It will be seen from the foregoing description that there is thus provided a highly effective drain assembly for use in aircraft which is operable to allow continuous cabin liquid drainage at first cabin pressures up to a predetermined magnitude (about 4 to about 5 psig) but which at second cabin pressures above that predetermined magnitude tightly seals off the drain course through the assembly to prevent cabin depressurization.
It will be apparent that certain alternate arrangements are possible in the drain assembly. For example, the seal number while depicted as being carried on the float underside could just easily be received in an annular groove formed in the bottom wall about 30, and the underside of the float would be forced against the seal member to effect drain course blocking. In that arrangement, tha spacer projections could be carried on the underside of the float.
While there is above disclosed only certain embodiments of the present invention it will be apparent that variations can be made therein by those skilled in the art without departing form the scope of the inventive concept disclosed.
1. Drain assembly for use in a pressurized compartment environment, said drain assembly being normally operable at first compartment pressure which is any pressure below a certain predetermined value to provide fluid communication between the interior of said compartment and the extra compartment environment, and said drain assembly further operable to seal against said fluid communication at a second compartment pressure which is any pressure above said certain value, said drain assembly comprising:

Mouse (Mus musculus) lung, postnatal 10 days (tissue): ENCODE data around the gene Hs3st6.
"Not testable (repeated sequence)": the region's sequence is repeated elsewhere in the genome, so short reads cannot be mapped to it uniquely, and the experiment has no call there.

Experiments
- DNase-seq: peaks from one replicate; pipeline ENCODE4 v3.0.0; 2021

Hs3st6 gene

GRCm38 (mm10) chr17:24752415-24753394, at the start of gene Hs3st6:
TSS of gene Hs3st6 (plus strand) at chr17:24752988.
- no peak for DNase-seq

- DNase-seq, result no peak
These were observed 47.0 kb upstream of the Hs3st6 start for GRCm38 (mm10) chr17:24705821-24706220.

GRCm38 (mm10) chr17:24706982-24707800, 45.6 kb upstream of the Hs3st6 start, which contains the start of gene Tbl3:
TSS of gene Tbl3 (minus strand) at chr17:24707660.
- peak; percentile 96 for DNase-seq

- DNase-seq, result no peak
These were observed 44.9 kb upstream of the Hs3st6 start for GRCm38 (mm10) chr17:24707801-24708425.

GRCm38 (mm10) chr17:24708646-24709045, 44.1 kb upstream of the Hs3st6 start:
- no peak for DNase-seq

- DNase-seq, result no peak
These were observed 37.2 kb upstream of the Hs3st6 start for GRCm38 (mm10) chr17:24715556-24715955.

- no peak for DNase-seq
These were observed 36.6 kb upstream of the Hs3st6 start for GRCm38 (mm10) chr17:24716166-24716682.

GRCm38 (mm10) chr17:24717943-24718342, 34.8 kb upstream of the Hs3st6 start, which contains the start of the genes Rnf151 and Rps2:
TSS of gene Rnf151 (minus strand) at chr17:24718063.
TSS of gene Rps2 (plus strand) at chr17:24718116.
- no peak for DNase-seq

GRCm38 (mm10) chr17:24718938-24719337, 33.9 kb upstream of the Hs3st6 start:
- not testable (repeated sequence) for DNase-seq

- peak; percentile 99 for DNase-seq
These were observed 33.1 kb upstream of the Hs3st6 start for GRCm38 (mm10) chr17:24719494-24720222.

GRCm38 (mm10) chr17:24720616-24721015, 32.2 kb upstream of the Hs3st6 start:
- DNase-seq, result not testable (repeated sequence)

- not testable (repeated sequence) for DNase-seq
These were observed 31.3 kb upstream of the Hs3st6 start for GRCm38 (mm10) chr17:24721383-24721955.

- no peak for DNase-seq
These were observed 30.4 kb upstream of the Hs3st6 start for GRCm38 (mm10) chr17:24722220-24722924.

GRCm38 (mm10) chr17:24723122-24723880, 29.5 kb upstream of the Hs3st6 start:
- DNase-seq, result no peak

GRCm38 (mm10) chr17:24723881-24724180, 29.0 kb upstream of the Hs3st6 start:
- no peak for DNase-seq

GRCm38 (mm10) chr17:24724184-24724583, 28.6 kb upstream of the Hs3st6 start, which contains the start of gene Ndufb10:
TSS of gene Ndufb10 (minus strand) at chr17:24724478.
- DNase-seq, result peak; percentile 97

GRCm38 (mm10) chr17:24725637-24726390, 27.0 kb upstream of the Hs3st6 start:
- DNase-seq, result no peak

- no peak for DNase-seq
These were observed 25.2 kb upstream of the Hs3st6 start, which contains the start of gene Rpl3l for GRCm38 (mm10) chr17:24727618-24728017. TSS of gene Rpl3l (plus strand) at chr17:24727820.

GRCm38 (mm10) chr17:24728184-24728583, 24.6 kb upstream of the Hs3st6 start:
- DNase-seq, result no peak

- a housing defining a well space open to the compartment and having an outlet communicating with a point outside said compartment,
- a flotation device, said well space having volume sufficient to hold said flotation device along with an amount of liquid which floats the device at first compartment pressure,
- said flotation device having size, shape and weight to fit in said well and when floated provides a fluid drain course between said compartment and outside point at first compartment pressure whereby liquid entering said housing from said compartment passes through said outlet to said outside point, and
- sealing means provided to cooperate with said housing and said floatation device to permit passage of liquid through said fluid drain course at first compartment pressure and to seal said fluid drain course at second compartment pressure.
2. The drain assembly of claim 1 in which the sealing means comprises a seal member carried on the flotation device and moved into well outlet blocking position when second compartment pressure urges said flotation device in a counter-flotation direction.